All course materials can be accessed via the online version of this syllabus together with your personal CCT-xx.wikispaces.umb.edu/640checklist wikipage for assignment submission (where xx = your last name). You should create a bookmark to: 1. the table of contents for this syllabus (http://www.faculty.umb.edu/pjt/640-10.html#TOC); and 2. your CCT-xx 640checklist wikipage, then use these as your portals to any other course materials. (It might also help to bookmark password protected site for readings and additional information to prepare for sessions and follow-up afterward that will be posted during the semester on the course wiki, crcrth640.wikispaces.umb.edu/640sessions
The specific technological competencies you will need for this course are described at crcrth640.wikispaces.umb.edu/640Tech.)
ASSESSMENT & REQUIREMENTS:
More detail about the assignments and expectations is provided in the
Notes section of the course wiki, and will be supplemented when needed by emails to course listserv. (The same details can also be viewed via links to your CCT-xx 640checklist page and http://crcrth640.wikispaces.umb.edu/640checklist.)
A. Written assignments(2/3 of grade)
The course project is a plan for your future research and engagement on a topic that involves environment, science, and their relation to social context. Engagement might range from teaching, to activism, to personal/professional development, and it also means you are engaged--the topic is one you want to learn more about.
The plan should include the topic, review of relevant publications, and steps in the process of research and engagement (1500-2500 words).
Your topic and research plan are developed through a sequence of assignments:
A1. Presentation in session 4 on PBL case, A2. Briefing from PBL case, A3-A8. Thoughtpieces (350-600 words) that contrast your previous view of your topic with new thinking and questions that arise from the session, for sessions 5-10, A9. complete draft research plan, and A10. revised final report on research plan.
Initial submissions of all assignments due on the dates given in the Schedule of sessions below (as well as in your assignment checklist).
At least seven should be revised and resubmitted in responses to comments until OK/RNR (=OK/ Reflection-revision-resubmission Not Requested).
If the complete report is not OK/RNR by the date for submission of grades an incomplete may be submitted (see link on assignment check-list for policies about incompletes).
For CCT students this plan should be suitable for inclusion in the required Reflective Practitioner's Portfolio because the plan is on a topic that has evolved during the course of the semester as you integrate the perspectives from each session and look ahead to future research and engagement on a topic that involves environment, science, and their relation to social context.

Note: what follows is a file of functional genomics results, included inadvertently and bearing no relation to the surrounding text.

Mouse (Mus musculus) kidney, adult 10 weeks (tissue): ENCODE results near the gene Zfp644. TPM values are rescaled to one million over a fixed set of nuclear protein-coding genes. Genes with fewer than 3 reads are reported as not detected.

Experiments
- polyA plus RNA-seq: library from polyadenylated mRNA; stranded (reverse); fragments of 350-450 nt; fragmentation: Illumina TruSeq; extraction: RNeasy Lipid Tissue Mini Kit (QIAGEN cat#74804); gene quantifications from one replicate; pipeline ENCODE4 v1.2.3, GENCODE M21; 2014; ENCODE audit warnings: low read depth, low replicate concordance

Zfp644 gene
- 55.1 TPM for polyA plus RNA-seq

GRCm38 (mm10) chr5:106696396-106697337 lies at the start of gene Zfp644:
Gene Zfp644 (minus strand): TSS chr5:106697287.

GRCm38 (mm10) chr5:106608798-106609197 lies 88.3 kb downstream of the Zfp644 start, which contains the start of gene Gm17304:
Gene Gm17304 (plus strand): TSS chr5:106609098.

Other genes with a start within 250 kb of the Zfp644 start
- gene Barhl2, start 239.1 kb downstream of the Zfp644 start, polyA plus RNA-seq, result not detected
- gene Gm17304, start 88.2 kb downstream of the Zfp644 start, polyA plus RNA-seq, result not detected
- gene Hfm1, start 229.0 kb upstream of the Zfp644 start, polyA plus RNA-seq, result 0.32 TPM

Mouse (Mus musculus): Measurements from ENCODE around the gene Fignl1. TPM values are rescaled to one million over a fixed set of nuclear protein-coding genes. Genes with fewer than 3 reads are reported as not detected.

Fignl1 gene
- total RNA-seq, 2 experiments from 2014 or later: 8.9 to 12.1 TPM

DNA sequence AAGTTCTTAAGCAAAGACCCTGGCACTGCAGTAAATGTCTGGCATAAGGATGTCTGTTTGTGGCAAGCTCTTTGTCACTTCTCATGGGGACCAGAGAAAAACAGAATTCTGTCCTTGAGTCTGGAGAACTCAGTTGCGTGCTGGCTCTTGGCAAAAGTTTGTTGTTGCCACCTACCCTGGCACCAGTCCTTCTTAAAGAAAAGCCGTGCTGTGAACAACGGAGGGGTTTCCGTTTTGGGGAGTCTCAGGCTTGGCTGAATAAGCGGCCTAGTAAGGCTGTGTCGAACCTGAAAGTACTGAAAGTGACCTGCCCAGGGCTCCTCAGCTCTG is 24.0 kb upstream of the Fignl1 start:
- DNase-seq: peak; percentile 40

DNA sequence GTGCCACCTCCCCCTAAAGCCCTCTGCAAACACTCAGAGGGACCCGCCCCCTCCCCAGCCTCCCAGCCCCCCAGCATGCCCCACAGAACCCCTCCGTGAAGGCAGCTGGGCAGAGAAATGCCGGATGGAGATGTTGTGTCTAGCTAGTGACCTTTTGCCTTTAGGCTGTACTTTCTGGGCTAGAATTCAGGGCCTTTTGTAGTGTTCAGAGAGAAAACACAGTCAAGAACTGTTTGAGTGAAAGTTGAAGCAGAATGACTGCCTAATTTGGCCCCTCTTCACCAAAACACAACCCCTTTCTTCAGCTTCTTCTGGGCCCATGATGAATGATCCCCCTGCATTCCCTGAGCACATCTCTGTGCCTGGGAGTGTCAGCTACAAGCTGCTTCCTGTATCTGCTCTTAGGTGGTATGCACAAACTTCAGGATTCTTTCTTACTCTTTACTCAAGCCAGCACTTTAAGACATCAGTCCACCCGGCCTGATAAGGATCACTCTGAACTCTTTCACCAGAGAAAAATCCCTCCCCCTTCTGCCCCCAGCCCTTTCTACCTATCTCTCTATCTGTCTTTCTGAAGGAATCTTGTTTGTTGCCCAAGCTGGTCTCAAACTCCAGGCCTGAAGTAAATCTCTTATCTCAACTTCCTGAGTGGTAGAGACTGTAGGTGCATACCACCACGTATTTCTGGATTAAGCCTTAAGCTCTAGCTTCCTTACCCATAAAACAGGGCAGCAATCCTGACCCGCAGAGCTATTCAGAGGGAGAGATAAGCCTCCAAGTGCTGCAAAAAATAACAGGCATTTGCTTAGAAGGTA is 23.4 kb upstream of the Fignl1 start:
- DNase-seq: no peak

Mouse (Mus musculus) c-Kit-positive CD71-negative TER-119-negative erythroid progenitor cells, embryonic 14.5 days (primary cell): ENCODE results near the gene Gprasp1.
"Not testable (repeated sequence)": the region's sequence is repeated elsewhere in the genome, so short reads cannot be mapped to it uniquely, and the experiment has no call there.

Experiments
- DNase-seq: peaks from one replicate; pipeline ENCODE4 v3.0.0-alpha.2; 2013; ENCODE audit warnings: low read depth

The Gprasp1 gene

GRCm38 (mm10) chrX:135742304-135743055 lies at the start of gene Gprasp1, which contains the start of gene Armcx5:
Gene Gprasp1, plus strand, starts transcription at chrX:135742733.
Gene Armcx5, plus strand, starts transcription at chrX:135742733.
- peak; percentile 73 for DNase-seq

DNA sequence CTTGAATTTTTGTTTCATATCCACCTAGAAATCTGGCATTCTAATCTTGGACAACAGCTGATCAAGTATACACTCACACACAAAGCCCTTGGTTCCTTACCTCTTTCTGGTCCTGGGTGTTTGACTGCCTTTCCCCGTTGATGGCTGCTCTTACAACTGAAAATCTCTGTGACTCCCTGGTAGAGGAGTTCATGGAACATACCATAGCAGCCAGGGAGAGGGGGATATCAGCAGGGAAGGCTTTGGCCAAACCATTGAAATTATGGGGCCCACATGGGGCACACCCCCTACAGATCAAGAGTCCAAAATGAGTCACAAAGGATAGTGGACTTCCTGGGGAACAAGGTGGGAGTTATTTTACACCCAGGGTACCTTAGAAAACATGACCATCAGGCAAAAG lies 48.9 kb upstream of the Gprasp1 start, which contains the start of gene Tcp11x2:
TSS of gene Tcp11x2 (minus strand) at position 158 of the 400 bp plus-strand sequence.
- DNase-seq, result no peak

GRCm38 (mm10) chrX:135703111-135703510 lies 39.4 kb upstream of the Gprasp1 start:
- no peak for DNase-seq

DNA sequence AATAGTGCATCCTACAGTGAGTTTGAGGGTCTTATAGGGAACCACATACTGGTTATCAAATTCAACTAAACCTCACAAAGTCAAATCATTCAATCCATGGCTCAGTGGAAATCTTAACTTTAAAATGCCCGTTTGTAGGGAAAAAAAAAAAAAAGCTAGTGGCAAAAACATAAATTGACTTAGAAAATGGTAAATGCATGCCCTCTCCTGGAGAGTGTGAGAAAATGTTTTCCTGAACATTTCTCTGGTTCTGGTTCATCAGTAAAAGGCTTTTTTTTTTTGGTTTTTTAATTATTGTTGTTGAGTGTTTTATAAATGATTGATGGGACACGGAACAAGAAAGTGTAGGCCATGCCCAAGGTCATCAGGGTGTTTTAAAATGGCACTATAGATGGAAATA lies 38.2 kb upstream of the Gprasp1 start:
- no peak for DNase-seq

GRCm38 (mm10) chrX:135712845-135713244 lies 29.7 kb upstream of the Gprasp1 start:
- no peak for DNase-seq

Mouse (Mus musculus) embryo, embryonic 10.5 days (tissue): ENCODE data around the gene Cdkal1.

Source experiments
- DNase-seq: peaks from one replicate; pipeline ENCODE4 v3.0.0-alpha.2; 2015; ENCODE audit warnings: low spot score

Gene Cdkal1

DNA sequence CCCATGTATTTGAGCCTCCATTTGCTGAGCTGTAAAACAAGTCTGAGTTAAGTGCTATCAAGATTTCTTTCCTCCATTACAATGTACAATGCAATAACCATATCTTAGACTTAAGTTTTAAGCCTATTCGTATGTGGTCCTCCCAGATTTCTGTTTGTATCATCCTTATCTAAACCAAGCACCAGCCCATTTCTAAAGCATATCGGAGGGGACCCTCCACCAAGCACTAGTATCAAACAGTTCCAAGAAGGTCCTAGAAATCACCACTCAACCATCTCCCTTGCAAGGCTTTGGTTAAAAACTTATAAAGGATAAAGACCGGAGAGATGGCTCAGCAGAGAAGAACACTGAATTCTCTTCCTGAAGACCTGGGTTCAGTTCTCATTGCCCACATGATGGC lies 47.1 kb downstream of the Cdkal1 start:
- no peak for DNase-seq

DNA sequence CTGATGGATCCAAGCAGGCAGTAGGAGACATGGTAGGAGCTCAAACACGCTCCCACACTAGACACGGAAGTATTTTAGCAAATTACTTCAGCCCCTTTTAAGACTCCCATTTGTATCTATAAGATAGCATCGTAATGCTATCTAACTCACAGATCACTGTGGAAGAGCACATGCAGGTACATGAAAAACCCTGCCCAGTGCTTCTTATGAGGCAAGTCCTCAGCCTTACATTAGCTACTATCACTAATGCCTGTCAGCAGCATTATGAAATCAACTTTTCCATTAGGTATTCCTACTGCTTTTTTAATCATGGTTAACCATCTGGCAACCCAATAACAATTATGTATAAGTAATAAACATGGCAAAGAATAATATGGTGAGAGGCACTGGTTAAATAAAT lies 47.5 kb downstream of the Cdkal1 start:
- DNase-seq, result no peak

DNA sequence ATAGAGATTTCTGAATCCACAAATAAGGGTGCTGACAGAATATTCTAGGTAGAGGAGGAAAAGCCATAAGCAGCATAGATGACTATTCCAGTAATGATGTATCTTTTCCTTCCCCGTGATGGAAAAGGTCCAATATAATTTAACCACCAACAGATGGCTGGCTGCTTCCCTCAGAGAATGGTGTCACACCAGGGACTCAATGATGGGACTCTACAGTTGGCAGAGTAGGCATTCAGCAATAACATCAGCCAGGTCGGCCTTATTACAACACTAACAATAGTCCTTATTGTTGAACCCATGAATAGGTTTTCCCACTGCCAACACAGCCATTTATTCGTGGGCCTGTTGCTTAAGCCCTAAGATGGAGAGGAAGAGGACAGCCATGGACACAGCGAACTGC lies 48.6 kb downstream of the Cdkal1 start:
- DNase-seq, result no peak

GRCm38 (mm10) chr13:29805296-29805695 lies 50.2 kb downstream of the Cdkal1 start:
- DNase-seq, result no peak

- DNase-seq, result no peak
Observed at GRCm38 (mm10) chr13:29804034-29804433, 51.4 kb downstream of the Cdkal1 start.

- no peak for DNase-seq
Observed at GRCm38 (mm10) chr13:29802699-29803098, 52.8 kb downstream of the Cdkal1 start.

Participation and contribution to the class process (1/3 of grade)
B. Building learning community through prepared participation and attendance at class meetings(=13 items) and B2. "syllabus quiz" submitted in session 2 and B3. Weekly buddy check-ins (see C1, below) (=3 items for 12 check-ins).
C. Personal/Professional Development (PD) Workbook compiled throughout the semester (9 items), including:
C1. Weekly entries, perused at first conference or before mid-semester break, on a. thoughts and questions about the tools and perspectives introduced in readings, sessions, and other discussions, especially as they relate to your evolving research topic, and b. weekly buddy check-ins (4 items)(see also C3)
D. Minimum of two in-office or phone conferences on your assignments, PD workbook, personal wikipage, and project -- one before session 6; the other by session 10 (=2 items)
C2. worksheet on PD workbook submitted in session 6
C3. Whole PD workbook ready for perusal (in hard copy or on wiki) at the end of the semester (session 13)
C4. Annotated bookmarks to relevant items on the internet, posted on diigo (2 items for 6 postings before session 13)
C5. Process review on the development of your work (due session 13)
E. Peer commentary on your buddy's work in each 4-week period and on another student's draft report (with copy posted on peer share wiki) (=4 items)
The grading system is simple, but unusual, so ask questions to make sure
you have it clear:
Students should aim for all writing and presentation assignments submitted on the due date and seven, including the complete report, OK/RNR (=OK/ Reflection-revision-resubmission Not Requested) as well as 26 participation items fulfilled.
If you reach or exceed this amount, you get 80 points (which gives you an automatic B+) and the following rubric is used to add further points.
For each quality "fulfilled very well" you get 2 points or 1 point if you "did an OK job, but there was room for more development/attention." You get 0 points if "to be honest, this still needs serious attention."
If you don't reach the automatic B+ level, your points = 7 for each writing assignment (or presentation) that is marked OK/RNR + 3 for each other writing assignment initially submitted by the due date + 1 for each participation item fulfilled up to a maximum of 80.
1. A sequence of assignments paced more or less as in syllabus (and revisions timely),
2. often revised thoroughly and with new thinking in response to comments.
3. Project innovative, well planned and carried out with considerable initiative, and
4. indicates that you will be able to move to research and engagement on your topic.
5. Project report clear and well structured,
6. with supporting references and detail, and professionally presented.